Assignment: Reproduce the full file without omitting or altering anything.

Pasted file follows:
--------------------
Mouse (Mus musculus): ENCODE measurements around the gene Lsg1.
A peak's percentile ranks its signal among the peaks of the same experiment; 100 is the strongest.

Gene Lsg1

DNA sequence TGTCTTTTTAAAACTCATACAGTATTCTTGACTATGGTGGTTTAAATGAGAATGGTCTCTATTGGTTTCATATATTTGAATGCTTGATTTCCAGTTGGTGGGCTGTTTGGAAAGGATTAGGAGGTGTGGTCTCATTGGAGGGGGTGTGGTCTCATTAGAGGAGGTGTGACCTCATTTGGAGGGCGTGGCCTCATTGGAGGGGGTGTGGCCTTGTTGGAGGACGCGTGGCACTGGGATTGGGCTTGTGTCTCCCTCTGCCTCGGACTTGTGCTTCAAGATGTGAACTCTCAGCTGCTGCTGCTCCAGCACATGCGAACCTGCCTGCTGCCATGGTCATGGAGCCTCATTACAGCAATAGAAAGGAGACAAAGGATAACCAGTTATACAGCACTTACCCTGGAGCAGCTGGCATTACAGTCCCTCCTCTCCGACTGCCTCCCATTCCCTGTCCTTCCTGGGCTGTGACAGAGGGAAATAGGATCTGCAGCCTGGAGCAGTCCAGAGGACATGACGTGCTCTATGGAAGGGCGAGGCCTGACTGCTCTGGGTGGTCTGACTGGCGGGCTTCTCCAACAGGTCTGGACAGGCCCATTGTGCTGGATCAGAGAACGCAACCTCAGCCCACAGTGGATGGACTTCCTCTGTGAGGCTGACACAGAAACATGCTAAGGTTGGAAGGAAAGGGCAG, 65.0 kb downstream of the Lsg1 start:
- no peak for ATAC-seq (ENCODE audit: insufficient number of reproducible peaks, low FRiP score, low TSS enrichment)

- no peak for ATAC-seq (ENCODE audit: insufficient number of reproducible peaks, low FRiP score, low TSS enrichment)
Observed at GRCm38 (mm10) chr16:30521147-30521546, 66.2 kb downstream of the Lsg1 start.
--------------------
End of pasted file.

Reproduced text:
Mouse (Mus musculus): ENCODE measurements around the gene Lsg1.
A peak's percentile ranks its signal among the peaks of the same experiment; 100 is the strongest.

Gene Lsg1

DNA sequence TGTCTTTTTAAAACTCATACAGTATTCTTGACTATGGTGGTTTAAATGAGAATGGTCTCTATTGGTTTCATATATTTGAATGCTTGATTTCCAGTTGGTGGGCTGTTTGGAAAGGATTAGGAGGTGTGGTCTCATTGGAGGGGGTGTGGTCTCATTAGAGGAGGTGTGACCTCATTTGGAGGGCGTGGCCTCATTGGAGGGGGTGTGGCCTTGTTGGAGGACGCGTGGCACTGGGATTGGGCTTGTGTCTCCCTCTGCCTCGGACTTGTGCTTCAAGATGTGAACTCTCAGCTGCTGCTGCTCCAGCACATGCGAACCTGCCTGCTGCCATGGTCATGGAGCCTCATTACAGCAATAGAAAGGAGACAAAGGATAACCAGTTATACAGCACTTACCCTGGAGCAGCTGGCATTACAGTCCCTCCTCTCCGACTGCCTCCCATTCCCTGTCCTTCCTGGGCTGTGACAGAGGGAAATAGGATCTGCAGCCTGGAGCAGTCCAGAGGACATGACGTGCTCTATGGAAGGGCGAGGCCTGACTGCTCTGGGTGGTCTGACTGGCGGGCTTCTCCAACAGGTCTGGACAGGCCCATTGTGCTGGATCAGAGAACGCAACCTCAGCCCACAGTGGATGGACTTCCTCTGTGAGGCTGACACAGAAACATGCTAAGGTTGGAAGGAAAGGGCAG, 65.0 kb downstream of the Lsg1 start:
- no peak for ATAC-seq (ENCODE audit: insufficient number of reproducible peaks, low FRiP score, low TSS enrichment)

- no peak for ATAC-seq (ENCODE audit: insufficient number of reproducible peaks, low FRiP score, low TSS enrichment)
Observed at GRCm38 (mm10) chr16:30521147-30521546, 66.2 kb downstream of the Lsg1 start.